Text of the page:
Neil Henderson:

Before we get to this week's show, we'd like to make you aware of something we are self storage investors. We buy existing self storage facilities and vacant buildings that can be converted to self storage in the Sunbelt. We buy them with cash and some with loans. And we use private lenders who become Equity Partners in our deals, these Equity Partners share in the cash flow and the profits when we sell when we find a deal that we're considering. We call the Equity Partners and offer them share the ownership secured by the property. So if you've ever driven by a self storage facility and thought I've wondered who owns those things, and you have any interest in learning more about the storage business, we'd love to chat with you head on over to rove to family freedom comm slash storage cats road to family freedom.com slash s t o r h g and set up a time to chat. We look forward to speaking with you.

Brittany Henderson:

All right. And that thought of us Let's hit the road to family freedom.

Neil Henderson:

Well, Sara wits and Anthony gear, welcome to the road to family freedom.

Sara Witz:

Thanks for having us.

Anthony Gair:

Thank you. We appreciate it.

Neil Henderson:

Absolutely. So you guys are new real estate investors relatively. But you in less than one year, you've done 13 deals before we dig into those deals. Can you give us kind of a quick story of how you got into real estate investing?

Anthony Gair:

Yeah, so I have a couple of mentors that are heavily involved in real estate and that have been trying to get me to invest, you know, for the last four or five years, and I've been just kind of, you know, pushing it off. And so finally, Sarah and I just thought that during the coronavirus pandemic thing that since we're both working from home, this was the perfect opportunity for us to really dive in learn as much as we possibly could and get the thing going right. And so once we figured out how to run the numbers, figured out who the big players were in town, how to find deals and analyze deals, etc, we felt that this was a perfect opportunity to get started. So,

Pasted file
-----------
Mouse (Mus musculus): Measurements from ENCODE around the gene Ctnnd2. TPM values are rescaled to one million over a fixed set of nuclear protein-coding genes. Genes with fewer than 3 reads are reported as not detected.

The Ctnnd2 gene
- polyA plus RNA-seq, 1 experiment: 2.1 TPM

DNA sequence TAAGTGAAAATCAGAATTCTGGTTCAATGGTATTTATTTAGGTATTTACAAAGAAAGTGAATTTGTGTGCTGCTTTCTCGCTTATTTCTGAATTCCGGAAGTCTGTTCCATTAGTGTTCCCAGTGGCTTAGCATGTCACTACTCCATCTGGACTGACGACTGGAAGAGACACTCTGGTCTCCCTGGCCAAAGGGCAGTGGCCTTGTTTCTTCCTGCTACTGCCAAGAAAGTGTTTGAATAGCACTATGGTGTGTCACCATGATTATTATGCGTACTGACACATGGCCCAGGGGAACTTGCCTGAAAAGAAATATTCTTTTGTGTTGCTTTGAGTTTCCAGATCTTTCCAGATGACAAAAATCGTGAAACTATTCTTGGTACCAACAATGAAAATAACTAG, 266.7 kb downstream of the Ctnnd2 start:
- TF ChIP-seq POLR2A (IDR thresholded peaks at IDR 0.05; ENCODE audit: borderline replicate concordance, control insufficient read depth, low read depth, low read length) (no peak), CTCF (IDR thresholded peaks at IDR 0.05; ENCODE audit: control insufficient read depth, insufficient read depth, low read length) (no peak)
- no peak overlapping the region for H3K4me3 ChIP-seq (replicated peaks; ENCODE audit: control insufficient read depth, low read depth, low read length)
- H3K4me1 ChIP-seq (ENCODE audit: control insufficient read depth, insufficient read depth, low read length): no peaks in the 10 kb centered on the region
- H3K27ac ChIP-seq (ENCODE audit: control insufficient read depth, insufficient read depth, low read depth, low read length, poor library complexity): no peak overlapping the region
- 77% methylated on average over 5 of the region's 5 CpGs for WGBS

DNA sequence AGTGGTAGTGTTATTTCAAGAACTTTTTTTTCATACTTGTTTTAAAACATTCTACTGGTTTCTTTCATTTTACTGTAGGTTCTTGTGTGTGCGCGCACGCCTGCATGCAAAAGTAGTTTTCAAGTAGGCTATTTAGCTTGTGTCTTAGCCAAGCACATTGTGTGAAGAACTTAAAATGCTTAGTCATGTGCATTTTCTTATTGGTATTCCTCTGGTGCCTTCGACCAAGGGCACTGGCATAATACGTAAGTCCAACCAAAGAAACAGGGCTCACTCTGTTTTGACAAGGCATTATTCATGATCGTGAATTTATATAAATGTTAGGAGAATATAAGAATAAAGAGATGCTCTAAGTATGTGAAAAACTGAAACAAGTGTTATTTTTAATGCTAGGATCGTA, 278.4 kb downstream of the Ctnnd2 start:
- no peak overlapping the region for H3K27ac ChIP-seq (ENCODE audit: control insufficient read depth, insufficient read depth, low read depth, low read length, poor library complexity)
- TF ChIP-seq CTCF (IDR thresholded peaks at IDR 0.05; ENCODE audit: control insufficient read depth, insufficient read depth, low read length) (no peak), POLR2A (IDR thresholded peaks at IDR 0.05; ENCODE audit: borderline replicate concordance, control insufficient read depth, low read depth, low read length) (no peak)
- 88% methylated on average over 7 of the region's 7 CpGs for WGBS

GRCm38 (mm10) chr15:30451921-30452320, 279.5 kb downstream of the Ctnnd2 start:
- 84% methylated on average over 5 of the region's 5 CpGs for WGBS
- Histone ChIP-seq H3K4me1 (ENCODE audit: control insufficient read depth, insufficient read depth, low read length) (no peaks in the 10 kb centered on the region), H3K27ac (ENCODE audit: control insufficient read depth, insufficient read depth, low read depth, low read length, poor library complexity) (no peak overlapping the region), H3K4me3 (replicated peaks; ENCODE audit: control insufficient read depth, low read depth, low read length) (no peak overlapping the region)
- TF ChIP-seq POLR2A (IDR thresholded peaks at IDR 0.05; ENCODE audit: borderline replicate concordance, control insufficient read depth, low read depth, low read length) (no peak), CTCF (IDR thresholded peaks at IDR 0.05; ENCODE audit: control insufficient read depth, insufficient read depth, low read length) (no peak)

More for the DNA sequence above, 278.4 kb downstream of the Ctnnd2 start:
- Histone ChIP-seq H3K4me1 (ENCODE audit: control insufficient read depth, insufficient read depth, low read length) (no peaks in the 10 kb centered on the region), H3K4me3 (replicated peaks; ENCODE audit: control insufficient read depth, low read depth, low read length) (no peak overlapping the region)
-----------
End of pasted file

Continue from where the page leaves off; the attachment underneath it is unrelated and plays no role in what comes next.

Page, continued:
Neil Henderson:

you know, most people would say the best time to start getting into real estate is maybe not during a global pandemic. But I like that you guys just like, Hey, we got we're working from home, now we got some extra time we're gonna go for it.

Brittany Henderson:

There's always something that works.

Neil Henderson:

So the mentorship that you were doing was that primarily focused on wholesaling, flipping, what was it focused on?

Anthony Gair:s our first deal. We only put:Neil Henderson:

Alright, so since you mentioned it, let's dig into that first deal. What did that first deal look like?

Sara Witz: